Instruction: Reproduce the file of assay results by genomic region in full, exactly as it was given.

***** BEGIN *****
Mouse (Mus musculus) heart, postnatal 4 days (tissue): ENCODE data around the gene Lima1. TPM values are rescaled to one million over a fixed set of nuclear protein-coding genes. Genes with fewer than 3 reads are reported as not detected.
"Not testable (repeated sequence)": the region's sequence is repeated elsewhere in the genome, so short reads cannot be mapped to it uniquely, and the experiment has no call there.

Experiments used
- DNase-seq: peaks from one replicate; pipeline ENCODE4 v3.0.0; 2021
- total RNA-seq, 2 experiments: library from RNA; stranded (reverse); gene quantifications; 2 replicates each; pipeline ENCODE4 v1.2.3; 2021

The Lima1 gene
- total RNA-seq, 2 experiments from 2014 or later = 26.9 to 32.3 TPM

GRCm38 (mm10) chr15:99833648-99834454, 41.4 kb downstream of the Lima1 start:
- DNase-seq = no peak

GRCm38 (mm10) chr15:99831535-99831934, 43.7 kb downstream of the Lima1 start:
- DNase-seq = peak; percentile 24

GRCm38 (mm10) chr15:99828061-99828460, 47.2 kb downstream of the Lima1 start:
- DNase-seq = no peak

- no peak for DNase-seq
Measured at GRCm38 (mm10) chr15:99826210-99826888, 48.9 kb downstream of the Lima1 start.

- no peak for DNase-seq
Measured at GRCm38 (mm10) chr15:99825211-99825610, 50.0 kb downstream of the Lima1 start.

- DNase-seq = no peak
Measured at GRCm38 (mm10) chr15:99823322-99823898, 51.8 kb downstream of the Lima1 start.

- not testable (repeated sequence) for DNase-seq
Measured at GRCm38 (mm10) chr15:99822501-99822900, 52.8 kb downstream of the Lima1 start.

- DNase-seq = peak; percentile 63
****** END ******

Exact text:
Mouse (Mus musculus) heart, postnatal 4 days (tissue): ENCODE data around the gene Lima1. TPM values are rescaled to one million over a fixed set of nuclear protein-coding genes. Genes with fewer than 3 reads are reported as not detected.
"Not testable (repeated sequence)": the region's sequence is repeated elsewhere in the genome, so short reads cannot be mapped to it uniquely, and the experiment has no call there.

Experiments used
- DNase-seq: peaks from one replicate; pipeline ENCODE4 v3.0.0; 2021
- total RNA-seq, 2 experiments: library from RNA; stranded (reverse); gene quantifications; 2 replicates each; pipeline ENCODE4 v1.2.3; 2021

The Lima1 gene
- total RNA-seq, 2 experiments from 2014 or later = 26.9 to 32.3 TPM

GRCm38 (mm10) chr15:99833648-99834454, 41.4 kb downstream of the Lima1 start:
- DNase-seq = no peak

GRCm38 (mm10) chr15:99831535-99831934, 43.7 kb downstream of the Lima1 start:
- DNase-seq = peak; percentile 24

GRCm38 (mm10) chr15:99828061-99828460, 47.2 kb downstream of the Lima1 start:
- DNase-seq = no peak

- no peak for DNase-seq
Measured at GRCm38 (mm10) chr15:99826210-99826888, 48.9 kb downstream of the Lima1 start.

- no peak for DNase-seq
Measured at GRCm38 (mm10) chr15:99825211-99825610, 50.0 kb downstream of the Lima1 start.

- DNase-seq = no peak
Measured at GRCm38 (mm10) chr15:99823322-99823898, 51.8 kb downstream of the Lima1 start.

- not testable (repeated sequence) for DNase-seq
Measured at GRCm38 (mm10) chr15:99822501-99822900, 52.8 kb downstream of the Lima1 start.

- DNase-seq = peak; percentile 63